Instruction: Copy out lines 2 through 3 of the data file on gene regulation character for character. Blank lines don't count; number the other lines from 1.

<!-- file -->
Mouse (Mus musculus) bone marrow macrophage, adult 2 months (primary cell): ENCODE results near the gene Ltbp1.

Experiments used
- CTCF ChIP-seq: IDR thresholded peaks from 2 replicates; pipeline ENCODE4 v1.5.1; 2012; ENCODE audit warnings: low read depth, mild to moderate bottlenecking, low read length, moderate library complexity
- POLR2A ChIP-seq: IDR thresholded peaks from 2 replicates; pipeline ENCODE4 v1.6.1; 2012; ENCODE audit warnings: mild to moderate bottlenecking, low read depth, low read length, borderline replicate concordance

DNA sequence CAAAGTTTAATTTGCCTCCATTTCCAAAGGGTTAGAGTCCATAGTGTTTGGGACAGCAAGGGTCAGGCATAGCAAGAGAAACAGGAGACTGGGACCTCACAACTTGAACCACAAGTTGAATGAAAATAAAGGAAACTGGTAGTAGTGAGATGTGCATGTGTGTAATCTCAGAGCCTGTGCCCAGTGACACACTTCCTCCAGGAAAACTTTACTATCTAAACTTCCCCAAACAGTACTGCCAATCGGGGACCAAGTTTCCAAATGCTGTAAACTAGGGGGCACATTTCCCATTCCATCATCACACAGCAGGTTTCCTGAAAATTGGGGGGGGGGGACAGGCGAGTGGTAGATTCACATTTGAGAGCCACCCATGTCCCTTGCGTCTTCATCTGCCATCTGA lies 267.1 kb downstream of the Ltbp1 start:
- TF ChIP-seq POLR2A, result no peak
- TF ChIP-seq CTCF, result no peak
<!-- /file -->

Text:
Experiments used
- CTCF ChIP-seq: IDR thresholded peaks from 2 replicates; pipeline ENCODE4 v1.5.1; 2012; ENCODE audit warnings: low read depth, mild to moderate bottlenecking, low read length, moderate library complexity